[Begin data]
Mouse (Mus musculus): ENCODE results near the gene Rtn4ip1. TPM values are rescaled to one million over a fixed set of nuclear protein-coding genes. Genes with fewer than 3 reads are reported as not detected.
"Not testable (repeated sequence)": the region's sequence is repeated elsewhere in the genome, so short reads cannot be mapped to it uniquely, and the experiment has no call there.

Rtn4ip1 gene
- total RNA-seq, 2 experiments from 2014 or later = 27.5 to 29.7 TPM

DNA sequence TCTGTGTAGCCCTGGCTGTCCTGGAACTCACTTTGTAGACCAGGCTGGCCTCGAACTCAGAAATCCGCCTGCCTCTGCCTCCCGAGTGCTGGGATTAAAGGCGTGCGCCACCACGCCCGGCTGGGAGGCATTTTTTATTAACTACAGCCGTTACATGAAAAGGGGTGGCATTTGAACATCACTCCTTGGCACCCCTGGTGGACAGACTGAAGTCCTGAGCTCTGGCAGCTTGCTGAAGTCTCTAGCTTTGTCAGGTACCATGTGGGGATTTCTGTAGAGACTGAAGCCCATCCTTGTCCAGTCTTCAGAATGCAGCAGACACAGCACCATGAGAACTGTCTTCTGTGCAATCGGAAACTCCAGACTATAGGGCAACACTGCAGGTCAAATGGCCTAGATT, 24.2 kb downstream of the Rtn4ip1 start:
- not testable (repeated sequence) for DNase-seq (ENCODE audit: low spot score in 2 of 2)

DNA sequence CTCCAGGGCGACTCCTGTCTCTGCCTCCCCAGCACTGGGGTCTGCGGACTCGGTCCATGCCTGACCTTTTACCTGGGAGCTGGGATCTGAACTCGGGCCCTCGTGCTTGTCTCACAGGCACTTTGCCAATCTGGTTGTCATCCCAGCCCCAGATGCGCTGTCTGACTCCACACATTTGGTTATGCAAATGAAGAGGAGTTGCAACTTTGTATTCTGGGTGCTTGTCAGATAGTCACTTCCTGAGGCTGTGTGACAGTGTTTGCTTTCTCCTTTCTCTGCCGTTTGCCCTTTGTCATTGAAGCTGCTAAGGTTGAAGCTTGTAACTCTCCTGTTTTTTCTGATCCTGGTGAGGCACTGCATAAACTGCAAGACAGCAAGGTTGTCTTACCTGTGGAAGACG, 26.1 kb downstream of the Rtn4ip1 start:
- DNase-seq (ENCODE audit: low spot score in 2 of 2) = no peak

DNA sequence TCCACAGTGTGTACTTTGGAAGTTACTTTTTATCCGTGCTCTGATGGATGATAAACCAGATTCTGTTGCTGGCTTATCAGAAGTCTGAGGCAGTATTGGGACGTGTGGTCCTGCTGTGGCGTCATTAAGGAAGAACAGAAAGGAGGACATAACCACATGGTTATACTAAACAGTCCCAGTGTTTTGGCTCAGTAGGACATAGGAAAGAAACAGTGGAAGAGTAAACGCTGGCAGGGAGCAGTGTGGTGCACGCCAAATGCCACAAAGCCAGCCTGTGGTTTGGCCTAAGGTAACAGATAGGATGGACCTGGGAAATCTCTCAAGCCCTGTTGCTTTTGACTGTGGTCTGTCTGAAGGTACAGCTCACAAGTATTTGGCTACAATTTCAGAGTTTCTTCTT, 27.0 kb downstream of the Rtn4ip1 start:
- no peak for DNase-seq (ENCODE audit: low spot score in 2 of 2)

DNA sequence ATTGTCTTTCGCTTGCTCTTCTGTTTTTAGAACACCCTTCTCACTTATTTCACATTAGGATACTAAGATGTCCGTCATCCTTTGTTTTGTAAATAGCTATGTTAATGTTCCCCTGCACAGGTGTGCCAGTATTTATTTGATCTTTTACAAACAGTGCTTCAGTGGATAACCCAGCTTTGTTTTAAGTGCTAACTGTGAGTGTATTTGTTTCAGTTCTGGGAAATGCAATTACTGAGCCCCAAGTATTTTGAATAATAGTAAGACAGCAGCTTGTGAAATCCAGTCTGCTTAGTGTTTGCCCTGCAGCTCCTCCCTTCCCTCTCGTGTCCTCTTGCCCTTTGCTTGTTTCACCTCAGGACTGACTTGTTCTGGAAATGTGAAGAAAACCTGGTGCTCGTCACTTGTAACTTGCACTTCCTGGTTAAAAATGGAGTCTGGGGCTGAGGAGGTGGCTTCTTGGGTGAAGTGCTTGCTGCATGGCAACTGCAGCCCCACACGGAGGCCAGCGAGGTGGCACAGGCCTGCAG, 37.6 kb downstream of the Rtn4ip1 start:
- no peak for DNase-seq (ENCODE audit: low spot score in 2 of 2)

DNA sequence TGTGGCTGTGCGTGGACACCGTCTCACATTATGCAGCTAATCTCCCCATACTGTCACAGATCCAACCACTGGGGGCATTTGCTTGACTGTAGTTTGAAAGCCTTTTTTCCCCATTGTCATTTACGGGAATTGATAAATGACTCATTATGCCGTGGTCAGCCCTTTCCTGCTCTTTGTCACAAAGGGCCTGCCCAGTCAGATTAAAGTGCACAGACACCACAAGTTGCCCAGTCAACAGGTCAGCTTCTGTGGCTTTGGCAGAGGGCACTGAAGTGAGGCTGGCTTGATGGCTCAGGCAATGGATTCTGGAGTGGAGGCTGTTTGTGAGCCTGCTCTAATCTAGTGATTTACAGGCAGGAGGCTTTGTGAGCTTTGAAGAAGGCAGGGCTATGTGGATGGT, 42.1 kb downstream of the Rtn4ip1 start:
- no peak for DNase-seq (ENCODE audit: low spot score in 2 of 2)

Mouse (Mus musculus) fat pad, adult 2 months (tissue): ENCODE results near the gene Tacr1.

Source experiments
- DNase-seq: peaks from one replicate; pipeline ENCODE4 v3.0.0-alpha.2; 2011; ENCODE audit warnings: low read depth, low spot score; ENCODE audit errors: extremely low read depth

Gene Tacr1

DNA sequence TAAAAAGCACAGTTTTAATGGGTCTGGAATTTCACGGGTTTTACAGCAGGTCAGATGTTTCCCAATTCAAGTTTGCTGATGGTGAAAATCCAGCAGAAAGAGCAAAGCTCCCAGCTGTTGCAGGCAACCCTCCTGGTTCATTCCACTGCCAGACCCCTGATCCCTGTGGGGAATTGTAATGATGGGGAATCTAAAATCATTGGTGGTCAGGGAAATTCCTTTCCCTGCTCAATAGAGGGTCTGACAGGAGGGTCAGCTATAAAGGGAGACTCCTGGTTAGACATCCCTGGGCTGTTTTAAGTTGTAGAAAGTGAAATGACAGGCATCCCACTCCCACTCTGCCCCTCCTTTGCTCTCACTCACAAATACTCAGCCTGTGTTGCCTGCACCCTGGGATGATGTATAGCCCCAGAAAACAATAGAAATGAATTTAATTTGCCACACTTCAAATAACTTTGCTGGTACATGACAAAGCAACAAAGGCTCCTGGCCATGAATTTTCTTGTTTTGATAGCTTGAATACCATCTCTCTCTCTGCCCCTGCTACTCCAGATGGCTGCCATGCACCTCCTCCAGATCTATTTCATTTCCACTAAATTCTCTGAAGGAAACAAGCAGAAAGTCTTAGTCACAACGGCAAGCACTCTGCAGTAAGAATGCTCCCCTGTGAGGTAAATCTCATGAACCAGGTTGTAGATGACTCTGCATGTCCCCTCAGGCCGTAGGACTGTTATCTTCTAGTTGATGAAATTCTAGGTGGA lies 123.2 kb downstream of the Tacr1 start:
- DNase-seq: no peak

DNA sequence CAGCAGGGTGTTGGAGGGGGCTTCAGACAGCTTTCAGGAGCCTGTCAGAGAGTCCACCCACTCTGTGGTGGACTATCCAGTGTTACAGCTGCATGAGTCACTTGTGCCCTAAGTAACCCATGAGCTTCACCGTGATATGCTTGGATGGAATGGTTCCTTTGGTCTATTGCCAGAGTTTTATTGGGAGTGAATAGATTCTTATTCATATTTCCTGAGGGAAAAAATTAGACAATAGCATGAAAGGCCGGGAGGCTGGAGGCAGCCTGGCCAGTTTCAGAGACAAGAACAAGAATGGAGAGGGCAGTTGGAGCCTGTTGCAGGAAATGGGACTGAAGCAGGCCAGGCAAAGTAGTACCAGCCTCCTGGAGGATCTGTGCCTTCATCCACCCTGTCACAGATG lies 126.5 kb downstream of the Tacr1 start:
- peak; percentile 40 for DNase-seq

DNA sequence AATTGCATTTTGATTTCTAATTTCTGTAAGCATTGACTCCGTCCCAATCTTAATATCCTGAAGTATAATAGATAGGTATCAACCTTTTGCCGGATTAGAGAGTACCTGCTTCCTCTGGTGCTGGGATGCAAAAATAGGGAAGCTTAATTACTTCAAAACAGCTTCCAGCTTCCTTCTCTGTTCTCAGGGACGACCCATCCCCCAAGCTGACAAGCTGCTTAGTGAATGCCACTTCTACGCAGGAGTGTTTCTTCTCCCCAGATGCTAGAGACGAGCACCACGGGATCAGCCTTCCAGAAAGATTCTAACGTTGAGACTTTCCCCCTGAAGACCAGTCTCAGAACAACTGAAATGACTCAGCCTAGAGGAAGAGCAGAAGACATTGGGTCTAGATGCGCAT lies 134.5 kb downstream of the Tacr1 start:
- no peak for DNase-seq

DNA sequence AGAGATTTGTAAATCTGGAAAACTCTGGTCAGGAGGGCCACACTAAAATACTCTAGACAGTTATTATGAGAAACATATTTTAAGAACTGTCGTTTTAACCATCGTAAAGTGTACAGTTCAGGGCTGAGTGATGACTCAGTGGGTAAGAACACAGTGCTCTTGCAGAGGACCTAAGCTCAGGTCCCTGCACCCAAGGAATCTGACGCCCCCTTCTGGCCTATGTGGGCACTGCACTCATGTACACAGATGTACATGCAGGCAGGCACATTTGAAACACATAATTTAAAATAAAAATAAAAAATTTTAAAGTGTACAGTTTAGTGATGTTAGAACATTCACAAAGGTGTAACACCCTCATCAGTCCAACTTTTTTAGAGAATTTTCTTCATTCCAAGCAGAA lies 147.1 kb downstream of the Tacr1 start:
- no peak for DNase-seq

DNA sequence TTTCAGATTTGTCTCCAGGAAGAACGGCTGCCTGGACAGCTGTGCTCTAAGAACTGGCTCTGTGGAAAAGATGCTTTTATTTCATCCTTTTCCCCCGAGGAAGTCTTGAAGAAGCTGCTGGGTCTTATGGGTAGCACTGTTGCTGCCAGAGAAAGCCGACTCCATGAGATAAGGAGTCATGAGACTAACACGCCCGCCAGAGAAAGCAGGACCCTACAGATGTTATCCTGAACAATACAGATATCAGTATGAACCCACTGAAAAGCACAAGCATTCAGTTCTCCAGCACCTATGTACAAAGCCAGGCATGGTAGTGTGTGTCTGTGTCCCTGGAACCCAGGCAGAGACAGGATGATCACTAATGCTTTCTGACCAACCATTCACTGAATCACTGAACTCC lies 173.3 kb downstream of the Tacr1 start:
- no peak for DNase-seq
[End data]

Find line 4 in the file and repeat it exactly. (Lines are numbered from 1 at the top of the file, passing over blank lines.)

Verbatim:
- total RNA-seq, 2 experiments from 2014 or later = 27.5 to 29.7 TPM